Lets take a moment to review an apparently trailing-edge technology in some domains that is actually leading edge in the training industry.

General text markup is a trailing-edge technology that has been with us since the printing press and moveable type. Human languages are still a primary means of communicating ideas, and even though written text is a trailing edge technology as a whole, when taking the perspective of components and subcomponents of courseware, distinctions in these supporting text technologies can be viewed as leading-edge status for the training domain, although they are already mainstream technologies in the technical writing and publishing domains.

By text markup we mean information formally distinct from the character sequence of the text. Original markup started with handwritten notes to a typesetter on a piece of paper. Computer markup includes fonts, font sizes, emphasis like bold and italic, et cetera and has many methods that are proprietary and owned by particular authoring tool vendors.

To avoid proprietary lock in to a particular authoring tool vendor, some organizations have moved to markup text in more open markup schemes for encoding text in computers. Further distinctions of text markup technologies have included IBM’s generalized markup language (GML)] [1] in 1969, standardized general markup language (SGML) [2] in 1980, to hypertext markup language (HTML) in 1990.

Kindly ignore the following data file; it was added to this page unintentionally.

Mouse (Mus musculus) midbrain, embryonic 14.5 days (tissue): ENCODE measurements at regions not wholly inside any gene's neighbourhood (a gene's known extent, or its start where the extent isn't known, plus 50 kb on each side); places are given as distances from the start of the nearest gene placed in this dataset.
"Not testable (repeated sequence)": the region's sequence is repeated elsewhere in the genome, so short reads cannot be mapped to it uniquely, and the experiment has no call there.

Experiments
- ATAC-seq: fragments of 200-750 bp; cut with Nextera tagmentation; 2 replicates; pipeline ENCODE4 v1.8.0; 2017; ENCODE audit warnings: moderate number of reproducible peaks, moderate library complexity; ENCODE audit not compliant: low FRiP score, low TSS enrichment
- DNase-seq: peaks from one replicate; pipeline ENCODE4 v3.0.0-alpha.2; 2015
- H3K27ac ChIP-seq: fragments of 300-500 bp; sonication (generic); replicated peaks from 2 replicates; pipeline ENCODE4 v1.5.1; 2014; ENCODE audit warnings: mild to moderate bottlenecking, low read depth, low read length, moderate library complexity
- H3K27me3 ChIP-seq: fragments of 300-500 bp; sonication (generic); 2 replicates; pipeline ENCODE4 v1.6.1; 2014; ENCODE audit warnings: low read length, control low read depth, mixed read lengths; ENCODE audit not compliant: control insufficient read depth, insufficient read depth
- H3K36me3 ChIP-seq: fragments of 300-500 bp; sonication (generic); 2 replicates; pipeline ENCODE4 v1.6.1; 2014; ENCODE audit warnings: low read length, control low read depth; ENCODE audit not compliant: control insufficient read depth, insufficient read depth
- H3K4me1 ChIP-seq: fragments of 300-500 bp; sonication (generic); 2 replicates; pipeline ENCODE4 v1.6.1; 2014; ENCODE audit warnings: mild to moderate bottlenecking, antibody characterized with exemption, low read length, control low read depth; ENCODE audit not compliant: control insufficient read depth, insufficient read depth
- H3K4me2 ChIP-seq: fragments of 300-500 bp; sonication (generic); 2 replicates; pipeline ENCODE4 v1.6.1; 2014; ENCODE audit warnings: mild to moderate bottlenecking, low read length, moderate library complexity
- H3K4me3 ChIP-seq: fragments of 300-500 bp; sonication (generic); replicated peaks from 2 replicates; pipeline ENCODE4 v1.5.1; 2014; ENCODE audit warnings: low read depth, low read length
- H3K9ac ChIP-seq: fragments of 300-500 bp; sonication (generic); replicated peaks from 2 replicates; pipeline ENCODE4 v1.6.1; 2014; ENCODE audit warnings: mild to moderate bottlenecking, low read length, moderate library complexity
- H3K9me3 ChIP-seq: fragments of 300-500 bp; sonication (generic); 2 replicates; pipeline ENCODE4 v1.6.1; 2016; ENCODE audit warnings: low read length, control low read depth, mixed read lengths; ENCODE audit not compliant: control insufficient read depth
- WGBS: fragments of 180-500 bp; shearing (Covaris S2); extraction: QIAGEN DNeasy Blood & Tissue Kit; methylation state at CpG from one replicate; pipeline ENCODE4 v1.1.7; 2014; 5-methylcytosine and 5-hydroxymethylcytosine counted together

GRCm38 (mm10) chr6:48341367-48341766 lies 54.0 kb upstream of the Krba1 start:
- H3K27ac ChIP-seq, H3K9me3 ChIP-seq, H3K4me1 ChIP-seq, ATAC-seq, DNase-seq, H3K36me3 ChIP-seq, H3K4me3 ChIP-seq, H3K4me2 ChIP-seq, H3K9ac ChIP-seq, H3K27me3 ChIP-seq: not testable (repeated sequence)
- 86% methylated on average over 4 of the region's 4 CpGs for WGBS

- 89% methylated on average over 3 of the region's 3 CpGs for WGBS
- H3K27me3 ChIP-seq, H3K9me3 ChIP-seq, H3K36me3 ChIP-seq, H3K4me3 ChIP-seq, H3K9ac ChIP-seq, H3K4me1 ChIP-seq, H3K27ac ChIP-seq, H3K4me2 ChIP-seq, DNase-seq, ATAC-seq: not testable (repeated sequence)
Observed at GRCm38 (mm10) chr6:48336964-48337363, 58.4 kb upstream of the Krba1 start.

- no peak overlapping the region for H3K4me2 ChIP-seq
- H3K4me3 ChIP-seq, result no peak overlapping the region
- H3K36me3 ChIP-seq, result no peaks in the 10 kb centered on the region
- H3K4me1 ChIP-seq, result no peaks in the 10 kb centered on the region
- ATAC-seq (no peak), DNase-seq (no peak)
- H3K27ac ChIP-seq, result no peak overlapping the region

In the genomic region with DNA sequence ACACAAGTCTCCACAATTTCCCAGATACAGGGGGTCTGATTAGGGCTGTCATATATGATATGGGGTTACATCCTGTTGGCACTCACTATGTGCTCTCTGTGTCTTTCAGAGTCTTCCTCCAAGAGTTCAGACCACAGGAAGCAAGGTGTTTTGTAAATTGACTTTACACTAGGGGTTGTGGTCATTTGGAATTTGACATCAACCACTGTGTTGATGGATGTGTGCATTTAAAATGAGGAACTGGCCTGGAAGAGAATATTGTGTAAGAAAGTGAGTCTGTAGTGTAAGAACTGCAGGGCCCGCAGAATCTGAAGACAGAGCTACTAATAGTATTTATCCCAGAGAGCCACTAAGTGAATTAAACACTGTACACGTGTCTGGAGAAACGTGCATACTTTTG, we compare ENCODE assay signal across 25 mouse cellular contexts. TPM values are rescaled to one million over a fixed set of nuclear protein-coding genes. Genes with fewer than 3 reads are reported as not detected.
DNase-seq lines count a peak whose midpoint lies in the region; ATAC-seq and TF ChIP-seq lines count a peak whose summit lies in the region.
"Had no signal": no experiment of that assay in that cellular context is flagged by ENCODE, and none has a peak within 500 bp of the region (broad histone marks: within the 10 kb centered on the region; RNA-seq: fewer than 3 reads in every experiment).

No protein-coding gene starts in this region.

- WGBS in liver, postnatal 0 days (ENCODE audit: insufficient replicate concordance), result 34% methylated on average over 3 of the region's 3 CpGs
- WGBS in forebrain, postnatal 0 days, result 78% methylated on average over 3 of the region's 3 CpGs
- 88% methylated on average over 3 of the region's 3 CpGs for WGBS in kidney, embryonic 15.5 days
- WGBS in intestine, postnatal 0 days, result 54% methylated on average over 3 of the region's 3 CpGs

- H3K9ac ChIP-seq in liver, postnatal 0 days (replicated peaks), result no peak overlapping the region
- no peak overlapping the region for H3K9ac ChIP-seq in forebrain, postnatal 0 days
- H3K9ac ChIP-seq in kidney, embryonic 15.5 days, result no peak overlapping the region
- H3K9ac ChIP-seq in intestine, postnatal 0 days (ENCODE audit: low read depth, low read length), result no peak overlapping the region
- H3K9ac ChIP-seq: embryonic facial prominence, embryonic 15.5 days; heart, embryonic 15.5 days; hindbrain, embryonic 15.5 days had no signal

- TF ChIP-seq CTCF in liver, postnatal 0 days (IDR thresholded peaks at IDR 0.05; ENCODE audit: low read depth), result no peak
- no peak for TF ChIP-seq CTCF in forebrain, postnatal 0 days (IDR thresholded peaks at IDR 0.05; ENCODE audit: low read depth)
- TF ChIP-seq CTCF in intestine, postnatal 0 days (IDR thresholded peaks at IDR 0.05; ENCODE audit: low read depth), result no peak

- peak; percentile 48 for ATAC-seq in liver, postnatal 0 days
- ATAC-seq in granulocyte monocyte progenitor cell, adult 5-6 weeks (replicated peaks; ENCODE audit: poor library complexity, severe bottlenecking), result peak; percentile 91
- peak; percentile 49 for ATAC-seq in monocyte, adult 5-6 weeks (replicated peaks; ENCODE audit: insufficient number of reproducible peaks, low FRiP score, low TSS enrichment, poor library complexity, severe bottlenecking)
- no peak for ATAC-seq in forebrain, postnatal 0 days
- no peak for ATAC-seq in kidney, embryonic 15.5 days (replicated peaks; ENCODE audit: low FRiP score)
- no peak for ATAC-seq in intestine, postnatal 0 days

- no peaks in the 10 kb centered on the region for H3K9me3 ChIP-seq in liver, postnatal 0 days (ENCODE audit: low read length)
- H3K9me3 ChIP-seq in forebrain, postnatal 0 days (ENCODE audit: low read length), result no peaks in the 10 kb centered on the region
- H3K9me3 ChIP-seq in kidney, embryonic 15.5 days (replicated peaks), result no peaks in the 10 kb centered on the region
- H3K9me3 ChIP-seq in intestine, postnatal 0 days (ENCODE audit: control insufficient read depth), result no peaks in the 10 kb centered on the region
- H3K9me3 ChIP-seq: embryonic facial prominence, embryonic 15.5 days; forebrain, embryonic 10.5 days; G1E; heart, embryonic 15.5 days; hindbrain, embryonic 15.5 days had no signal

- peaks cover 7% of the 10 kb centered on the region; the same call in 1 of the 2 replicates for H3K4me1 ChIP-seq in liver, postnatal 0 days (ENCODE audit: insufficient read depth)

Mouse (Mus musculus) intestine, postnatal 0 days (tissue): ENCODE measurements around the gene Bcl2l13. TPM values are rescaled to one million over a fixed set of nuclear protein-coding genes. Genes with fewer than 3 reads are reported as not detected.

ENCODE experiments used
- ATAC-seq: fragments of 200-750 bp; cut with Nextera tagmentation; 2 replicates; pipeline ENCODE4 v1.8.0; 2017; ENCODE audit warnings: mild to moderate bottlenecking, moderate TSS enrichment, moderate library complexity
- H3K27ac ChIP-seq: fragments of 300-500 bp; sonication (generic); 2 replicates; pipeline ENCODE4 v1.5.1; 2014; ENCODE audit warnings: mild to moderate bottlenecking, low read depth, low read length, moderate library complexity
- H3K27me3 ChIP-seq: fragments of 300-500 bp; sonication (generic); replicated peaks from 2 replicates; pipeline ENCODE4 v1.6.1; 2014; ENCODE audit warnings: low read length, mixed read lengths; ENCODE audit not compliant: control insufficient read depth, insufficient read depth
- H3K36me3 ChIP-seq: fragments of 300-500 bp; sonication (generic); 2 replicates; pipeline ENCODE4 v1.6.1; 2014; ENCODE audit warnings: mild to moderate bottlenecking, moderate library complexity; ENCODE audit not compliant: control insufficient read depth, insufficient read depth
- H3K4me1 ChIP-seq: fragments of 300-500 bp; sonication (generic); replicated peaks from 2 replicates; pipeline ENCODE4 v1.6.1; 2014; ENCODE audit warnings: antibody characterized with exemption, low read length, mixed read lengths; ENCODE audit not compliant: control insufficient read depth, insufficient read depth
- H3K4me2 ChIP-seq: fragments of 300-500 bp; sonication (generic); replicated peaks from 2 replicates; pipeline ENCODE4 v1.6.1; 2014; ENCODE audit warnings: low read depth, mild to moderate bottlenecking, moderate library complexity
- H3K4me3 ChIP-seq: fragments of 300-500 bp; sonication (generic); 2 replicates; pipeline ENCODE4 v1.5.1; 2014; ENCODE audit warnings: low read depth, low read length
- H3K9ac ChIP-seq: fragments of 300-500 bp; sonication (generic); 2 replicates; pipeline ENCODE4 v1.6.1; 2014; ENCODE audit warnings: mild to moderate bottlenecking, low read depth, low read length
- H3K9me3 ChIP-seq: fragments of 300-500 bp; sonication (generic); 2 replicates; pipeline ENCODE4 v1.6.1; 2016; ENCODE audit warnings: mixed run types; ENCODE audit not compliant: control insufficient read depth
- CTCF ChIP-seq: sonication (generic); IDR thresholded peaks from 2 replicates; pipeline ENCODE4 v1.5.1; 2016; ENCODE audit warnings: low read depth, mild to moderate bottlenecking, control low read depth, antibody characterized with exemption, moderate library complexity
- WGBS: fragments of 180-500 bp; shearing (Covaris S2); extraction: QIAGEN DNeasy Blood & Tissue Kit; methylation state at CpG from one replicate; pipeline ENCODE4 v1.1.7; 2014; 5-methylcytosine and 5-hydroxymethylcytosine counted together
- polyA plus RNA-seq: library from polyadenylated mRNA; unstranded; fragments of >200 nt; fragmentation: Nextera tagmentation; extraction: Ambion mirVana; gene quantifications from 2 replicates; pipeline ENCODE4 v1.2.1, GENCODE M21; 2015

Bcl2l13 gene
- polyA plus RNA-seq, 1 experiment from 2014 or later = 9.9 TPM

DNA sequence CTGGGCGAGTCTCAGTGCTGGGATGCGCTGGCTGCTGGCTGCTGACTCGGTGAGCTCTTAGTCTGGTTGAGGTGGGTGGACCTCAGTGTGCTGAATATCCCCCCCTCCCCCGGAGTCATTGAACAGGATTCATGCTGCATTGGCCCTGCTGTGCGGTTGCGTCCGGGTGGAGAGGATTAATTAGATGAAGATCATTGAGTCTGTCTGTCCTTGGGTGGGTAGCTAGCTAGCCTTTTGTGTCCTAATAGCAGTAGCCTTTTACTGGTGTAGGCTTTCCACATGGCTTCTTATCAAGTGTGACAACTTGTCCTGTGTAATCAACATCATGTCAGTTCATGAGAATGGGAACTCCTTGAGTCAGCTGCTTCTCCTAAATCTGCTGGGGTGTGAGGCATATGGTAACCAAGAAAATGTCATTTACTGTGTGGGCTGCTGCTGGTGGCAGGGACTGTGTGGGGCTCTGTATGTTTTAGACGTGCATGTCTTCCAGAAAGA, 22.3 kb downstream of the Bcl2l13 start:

Text markup began to include semantic markup with eXtensible Markup Language (XML) [3] in the mid 1990s, to Javascript object notation (JSON) [4] in 2001, and to HTML5 [5] in 2014.

By semantic markup, we mean using text markup to indicate the meaning of bits of content rather than the primary focus of earlier text markup on defining its presentation or look. The separation of concerns, of content from layout formatting, helps to reduce training developer effort by automating the layout and presentation formatting.

The refinements in text markup from presentation to semantic have made this technology more leading edge. Other domains have refined their use of semantic-oriented text markup for decades now, making it mainstream for them. For the training domain, however, the use of semantic-oriented text markup is still leading edge.